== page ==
Whereas, Opportunity Knocks relied on public votes, New Faces had a panel that judged the acts - the act who had the highest total went through to the next round.

Revived version[edit]

The Series was revived by Central for three series between 1986 and 1988, presented by past winner, Marti Caine. Her catchphrase was bellowed at the voting studio audience: "Press your buttons... NOW!". The show also featured a panel of experts including the journalist Nina Myskow, who often made critical comments. In this incarnation, the home audience decided who won by sending in postcards (phone voting was soon introduced by BBC rival Bob Says Opportunity Knocks), though, the audience did vote for its favourite act using a gigantic lightboard known as Spaghetti Junction lighting up to a varying degree as they pushed their buttons.

1986 Final[edit]

Key  Winner  Runner-Up  Third Place
OrderFinishedArtist (s)Act (s)
1
1st Overall in Panellists' Vote
Duggie Small
Comedian
2
7 Points
Walker & Cadman
Comedians
3
5 Points
Billy Pearce
Comedian
4
0 Points
Wayne Denton
Club Singer
5
22 Points
Julie A. Scott
Soprano
6
Public Phone-in Winner/56 Points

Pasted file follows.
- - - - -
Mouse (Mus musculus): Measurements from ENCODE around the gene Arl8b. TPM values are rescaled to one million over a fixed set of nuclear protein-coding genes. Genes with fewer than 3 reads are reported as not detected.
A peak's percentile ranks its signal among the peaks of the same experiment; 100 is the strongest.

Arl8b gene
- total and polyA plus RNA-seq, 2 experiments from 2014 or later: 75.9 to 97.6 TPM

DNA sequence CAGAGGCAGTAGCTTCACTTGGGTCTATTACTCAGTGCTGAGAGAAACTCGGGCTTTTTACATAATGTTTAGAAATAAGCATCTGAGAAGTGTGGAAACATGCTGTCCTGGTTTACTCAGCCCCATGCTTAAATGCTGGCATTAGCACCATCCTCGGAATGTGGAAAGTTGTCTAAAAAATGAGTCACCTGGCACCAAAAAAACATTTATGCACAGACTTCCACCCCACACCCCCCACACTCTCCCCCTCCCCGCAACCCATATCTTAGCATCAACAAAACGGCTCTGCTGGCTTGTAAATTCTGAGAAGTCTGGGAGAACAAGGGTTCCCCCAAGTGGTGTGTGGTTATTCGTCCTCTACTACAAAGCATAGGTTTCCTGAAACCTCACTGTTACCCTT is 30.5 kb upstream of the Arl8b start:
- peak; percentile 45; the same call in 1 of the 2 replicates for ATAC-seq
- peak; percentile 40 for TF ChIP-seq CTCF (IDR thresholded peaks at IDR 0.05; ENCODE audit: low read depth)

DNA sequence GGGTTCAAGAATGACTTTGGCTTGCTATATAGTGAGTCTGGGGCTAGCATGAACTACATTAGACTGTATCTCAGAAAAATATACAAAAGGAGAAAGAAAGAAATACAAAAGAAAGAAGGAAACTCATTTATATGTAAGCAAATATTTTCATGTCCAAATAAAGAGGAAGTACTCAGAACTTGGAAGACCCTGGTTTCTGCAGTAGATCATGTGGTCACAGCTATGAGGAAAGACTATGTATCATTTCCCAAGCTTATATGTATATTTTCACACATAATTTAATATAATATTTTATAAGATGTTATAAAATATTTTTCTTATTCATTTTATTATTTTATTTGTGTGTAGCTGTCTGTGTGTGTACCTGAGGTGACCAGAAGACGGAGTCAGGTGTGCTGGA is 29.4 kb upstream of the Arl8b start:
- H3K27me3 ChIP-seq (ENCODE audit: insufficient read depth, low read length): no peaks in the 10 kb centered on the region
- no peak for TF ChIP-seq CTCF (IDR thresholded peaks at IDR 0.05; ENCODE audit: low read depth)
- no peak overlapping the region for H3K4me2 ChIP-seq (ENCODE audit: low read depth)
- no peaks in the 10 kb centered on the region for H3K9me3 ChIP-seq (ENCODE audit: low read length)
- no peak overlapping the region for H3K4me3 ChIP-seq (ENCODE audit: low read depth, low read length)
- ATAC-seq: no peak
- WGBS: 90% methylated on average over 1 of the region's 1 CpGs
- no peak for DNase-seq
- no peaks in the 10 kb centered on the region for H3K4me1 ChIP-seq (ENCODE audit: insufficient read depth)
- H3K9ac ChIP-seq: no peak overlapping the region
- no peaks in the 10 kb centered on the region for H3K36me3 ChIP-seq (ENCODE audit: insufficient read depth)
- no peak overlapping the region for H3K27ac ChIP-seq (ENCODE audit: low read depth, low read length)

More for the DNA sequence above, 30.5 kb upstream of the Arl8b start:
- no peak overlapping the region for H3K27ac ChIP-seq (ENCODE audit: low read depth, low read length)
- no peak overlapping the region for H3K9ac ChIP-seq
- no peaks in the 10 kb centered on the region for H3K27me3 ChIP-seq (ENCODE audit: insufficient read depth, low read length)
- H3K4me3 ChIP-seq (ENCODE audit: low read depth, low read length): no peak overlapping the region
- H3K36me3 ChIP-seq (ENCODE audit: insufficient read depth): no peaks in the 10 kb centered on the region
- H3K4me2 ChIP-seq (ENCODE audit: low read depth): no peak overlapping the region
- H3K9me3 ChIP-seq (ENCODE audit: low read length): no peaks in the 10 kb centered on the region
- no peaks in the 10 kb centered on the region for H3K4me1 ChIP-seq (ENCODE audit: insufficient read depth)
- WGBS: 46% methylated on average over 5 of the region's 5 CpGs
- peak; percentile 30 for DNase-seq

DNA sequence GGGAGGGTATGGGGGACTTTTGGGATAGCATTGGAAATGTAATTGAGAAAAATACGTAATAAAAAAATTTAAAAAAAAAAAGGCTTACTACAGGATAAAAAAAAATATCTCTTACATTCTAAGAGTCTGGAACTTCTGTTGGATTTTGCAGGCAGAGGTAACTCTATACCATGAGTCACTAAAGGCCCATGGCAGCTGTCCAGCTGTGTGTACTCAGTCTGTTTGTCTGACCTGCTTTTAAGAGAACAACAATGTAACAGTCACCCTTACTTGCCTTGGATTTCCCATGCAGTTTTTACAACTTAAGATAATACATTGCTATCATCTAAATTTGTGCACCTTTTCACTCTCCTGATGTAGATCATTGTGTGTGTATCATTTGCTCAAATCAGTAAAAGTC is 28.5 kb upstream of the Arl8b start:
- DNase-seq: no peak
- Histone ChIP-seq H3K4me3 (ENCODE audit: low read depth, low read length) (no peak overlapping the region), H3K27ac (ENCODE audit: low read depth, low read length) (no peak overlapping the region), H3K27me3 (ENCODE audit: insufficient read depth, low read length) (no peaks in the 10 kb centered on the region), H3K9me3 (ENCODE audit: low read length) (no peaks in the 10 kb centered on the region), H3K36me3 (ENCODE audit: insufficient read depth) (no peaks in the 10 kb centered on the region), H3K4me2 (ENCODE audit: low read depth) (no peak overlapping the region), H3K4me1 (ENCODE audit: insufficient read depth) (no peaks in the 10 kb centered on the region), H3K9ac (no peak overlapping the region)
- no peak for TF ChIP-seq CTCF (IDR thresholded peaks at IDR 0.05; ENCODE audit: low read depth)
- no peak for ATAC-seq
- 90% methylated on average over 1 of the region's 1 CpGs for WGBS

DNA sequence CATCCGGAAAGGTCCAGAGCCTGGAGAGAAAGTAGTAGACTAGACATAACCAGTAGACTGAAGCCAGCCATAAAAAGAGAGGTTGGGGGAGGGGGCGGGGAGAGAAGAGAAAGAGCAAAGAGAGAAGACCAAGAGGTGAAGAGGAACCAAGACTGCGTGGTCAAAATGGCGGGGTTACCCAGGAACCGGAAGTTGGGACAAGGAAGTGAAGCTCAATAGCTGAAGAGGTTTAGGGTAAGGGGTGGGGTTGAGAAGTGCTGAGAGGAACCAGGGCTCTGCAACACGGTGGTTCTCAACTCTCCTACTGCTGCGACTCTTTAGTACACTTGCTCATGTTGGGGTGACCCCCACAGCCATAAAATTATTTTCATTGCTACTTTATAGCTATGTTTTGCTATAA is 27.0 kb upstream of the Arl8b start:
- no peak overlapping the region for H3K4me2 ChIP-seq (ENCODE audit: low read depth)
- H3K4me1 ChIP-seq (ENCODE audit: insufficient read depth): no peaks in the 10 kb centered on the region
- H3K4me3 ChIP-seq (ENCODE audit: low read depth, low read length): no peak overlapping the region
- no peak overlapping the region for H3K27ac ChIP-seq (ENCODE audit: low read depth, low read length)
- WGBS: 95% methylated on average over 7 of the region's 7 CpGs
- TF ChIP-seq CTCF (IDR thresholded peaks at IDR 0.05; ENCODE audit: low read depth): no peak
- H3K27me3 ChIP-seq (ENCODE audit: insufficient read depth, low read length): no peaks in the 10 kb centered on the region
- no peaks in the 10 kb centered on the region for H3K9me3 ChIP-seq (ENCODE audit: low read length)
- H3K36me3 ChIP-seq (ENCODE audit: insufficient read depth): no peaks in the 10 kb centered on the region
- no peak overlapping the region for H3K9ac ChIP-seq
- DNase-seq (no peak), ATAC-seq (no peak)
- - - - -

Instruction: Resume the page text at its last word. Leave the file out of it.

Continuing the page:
Gary Lovini
17-year-old Violinist
7
43 Points
James Stone
Soul Singer
8
? Points
Pauline Hannah
Impressionist
9
? Points
Freddy Philips
Singer/Comedian
10
? Points
Scott Randele
?
11
? Points
Maggie Dee
?
12
? Points
High Jinks
?

Note: The James Stone who appeared in this final is the same one who appeared in the Britain's Got Talent semi-finals of 2008.

1987 Final[edit]

Key  Winner  Runner-Up  Third Place
OrderFinishedArtist (s)Act (s)
1
94 points
Jimmy Tamley
Ventriloquist
2
92 points
Joe Pasquale
Comedian
3
70 points
Brothers Demented
?
4
32 Points
Mike Sterling
Musical Theatre-style Singer
5
26 Points
Richard Courtice
Tenor
6
10 Points
Billy Jones
Rock 'n' Roll Singer/Guitarist
7
? Points
Lea Cassell
Impressionist
8
? Points
Derek Barron
Pianist/Organist
9
? Points
Paul Duffy
Saxophonist
10
? Points
Denny Waters
Comedian
11
? Points
Barbara Allan
?
12
? Points
Stiles and Drewe
Singing Duo

Famous winners & contestants[edit]

Other winners & contestants[edit]

Transmissions[edit]

ATV era[edit]

SeriesStart dateFinal dateEpisodes
Pilot7 July 19731
129 September 197329 December 197314
26 April 19746 July 197414
321 September 197427 July 197545
420 December 197531 July 197633
511 September 19762 April 197730
610 September 19772 April 197830

Many of the episodes from the ATV era of New Faces were wiped from the archives with 38 surviving including Episode 14 of Series 1, Episodes 1, 11 & 14 of Series 2, Episodes 1, 36, 40 & 45 of Series 3, Episodes 7, 11, 15, 19, 22-24 & 28-29 of Series 4, Episodes 1, 5, 8, 11, 14-16, 21, 24 & 30 of Series 5 and Episodes 20-30 of Series 6.[5]

Series 3 was not fully broadcast on Scottish Television during the weekends, which resulted in there votes not being counted. Episodes were instead broadcast on a Thursday evening between December 1974 - July 1975.

Central era[edit]

SeriesStart dateFinal dateEpisodes
119 September 198613 December 198613
24 September 198728 November 198713
310 September 19883 December 198813

References[edit]

External links[edit]